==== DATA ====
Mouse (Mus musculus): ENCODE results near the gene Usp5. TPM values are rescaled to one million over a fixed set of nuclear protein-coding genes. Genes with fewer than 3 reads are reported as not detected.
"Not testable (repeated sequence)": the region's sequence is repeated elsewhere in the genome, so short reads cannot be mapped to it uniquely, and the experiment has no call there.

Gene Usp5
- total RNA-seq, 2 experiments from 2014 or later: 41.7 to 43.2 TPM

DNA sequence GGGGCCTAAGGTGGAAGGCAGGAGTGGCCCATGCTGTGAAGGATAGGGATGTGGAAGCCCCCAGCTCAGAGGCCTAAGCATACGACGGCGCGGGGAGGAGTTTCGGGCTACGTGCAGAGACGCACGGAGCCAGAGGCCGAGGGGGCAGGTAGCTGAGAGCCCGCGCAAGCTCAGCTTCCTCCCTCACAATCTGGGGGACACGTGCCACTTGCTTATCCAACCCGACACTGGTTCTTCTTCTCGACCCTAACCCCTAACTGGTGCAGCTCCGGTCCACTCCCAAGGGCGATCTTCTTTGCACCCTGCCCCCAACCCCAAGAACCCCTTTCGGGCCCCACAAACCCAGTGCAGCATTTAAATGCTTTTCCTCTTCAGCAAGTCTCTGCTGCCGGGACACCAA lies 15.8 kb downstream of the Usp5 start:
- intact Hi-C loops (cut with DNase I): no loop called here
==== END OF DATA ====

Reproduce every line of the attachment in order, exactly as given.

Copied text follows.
Mouse (Mus musculus): ENCODE results near the gene Usp5. TPM values are rescaled to one million over a fixed set of nuclear protein-coding genes. Genes with fewer than 3 reads are reported as not detected.
"Not testable (repeated sequence)": the region's sequence is repeated elsewhere in the genome, so short reads cannot be mapped to it uniquely, and the experiment has no call there.

Gene Usp5
- total RNA-seq, 2 experiments from 2014 or later: 41.7 to 43.2 TPM

DNA sequence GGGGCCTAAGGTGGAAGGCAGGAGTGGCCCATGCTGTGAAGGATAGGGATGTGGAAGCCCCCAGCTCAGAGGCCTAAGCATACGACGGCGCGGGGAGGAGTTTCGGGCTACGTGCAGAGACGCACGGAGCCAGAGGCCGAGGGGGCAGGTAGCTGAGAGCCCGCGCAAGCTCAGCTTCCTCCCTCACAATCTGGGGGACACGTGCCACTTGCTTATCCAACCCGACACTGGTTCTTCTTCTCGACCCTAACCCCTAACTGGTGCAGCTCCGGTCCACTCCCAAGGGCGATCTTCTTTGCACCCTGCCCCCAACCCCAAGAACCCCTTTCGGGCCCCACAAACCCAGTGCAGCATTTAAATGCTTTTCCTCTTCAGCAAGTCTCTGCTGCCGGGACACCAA lies 15.8 kb downstream of the Usp5 start:
- intact Hi-C loops (cut with DNase I): no loop called here